Hong Kong taxi drivers threaten to ‘defend’ their rights if police don’t crack down harder on Uber
Cabbies will park at Central or the airport and just ‘hang around’, alliance threatens, adding there is no way it will coexist with the US ride-hailing giant
Hong Kong’s taxi driver alliance on Tuesday dug in its heels over ride-hailing services, claiming that police had promised to come down harder on Uber and warning that if enforcement was lax, cabbies would act to “defend” their rights.
The Association of Taxi Industry Development also shot down any hopes of cooperating with the US ride-hailing giant, which recently told the Post of its plans to roll out the UberFlash booking service that could also be used by cabbies.
But drivers and operators who met transport officials and police force representatives on Tuesday restated complaints that Uber had robbed them of business.
Wong Yu-ting, a spokesman for the Association of Taxi Industry Development, which comprises 23 associations, said all sides agreed following the 2 ½ hour session that ride-hailing services offered by Uber were illegal and drivers should be prosecuted.
“Police agreed during the meeting to immediately step up enforcement action,” Wong said. “We’re satisfied with their assurance for now.”
He warned of industrial action if the promise did not materialise.
“We won’t rule out further action to defend our rights. Apart from parking at Central, we may do the same at the airport and hang around,” he added, without elaborating.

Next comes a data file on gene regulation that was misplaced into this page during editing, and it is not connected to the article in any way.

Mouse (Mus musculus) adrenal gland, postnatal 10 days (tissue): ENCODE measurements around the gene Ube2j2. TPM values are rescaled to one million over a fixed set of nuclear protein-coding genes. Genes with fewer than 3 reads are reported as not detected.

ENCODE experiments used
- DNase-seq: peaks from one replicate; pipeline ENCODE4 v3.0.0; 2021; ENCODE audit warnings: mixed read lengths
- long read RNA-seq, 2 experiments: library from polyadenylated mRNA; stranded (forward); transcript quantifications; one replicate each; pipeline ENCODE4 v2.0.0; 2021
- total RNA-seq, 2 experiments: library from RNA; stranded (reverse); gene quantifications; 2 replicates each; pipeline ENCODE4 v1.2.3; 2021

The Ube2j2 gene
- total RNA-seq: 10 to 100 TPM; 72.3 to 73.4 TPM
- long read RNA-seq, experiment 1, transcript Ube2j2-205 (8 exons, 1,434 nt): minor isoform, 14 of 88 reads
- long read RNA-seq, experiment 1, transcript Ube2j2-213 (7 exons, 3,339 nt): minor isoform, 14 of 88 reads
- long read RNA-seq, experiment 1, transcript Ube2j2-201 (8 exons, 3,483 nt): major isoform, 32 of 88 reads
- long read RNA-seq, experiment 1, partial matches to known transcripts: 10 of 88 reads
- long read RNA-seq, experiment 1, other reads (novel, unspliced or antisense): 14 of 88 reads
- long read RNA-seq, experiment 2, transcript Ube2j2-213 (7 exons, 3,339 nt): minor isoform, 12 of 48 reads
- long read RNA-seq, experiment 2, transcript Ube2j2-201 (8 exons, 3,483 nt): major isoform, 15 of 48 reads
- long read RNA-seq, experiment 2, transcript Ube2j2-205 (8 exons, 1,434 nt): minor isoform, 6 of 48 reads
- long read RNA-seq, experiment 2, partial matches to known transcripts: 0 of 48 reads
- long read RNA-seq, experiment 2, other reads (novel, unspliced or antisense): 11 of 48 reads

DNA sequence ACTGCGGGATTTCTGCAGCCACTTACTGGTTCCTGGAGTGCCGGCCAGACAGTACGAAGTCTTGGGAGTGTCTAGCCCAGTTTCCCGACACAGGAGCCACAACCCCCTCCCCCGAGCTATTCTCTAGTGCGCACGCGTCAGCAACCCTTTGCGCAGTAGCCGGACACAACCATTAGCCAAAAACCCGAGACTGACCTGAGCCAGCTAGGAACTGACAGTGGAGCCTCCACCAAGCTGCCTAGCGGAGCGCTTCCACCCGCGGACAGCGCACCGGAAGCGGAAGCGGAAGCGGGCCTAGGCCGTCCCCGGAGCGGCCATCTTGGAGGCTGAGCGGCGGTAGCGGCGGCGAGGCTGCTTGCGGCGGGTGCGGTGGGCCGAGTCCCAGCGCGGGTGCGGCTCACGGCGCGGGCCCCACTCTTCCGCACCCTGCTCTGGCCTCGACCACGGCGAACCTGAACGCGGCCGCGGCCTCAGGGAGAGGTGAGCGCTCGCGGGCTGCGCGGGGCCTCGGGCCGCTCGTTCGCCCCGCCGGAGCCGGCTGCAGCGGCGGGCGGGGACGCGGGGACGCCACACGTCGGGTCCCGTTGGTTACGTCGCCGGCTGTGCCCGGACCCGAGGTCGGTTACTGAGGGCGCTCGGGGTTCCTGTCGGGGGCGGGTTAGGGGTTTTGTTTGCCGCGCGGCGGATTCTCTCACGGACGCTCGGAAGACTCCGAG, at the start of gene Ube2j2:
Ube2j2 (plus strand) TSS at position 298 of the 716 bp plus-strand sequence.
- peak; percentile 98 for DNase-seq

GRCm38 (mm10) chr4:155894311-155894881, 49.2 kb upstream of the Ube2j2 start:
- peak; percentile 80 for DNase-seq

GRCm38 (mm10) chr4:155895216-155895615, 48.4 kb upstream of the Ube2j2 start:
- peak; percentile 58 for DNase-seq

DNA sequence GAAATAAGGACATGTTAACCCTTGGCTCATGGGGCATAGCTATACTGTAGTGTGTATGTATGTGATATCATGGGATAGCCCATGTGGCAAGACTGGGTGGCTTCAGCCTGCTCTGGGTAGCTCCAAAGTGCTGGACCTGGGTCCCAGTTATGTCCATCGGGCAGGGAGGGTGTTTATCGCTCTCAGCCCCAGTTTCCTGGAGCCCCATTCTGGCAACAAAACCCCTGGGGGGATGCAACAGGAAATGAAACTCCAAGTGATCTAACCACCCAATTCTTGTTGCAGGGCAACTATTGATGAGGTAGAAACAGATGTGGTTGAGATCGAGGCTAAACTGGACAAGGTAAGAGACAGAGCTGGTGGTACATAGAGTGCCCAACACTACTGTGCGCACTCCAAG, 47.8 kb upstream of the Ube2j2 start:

A police spokesman did not confirm Wong’s statement but said: “Police have been keeping in view the use of private cars and light goods vehicles for illegal carriage of passengers for reward and will continue to combat such offences commensurate with other commitments.
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“[We] will gather intelligence, investigate and follow up any referral case received. Where necessary, police will seek legal advice from the Department of Justice and seek prosecution.”
Hong Kong has 18,163 licensed taxis and 40,000 taxi drivers. The sector has vehemently opposed suggestions that the government ease its current 1,400 private car-rental permit scheme so that more ride-hailing vehicles can be on the road legally.
This is why Uber risks being prosecuted for offences such as driving without a permit and third-party insurance, despite having about 30,000 registered drivers.
Five Uber drivers were convicted last March.
But proponents of the service say the government is protecting vested interests instead of giving consumers more choices, pointing out that ride-hailing is an alternative to the poor service and behaviour shown by many cabbies.
Dozens of taxi drivers last week staged a protest in Wan Chai and Admiralty. They threatened to do more if authorities did not address their concerns.
Uber recently reiterated its commitment to staying in Hong Kong, with chief operating officer Barney Harford promising that the firm would abide by laws in the markets it was in.
But Wong said: “We are developing a ride-hailing platform that will not charge a 25 per cent commission like Uber. There is no need to cooperate with them.”
Another outcome from Tuesday was the setting up of a task force comprising taxi drivers, police and Transport Department officials to study over the next three months how the ride-hailing issue could be tackled, including through revising laws.
The department said it would “continue to communicate with the taxi industry and actively consider and follow up on its recommendations”.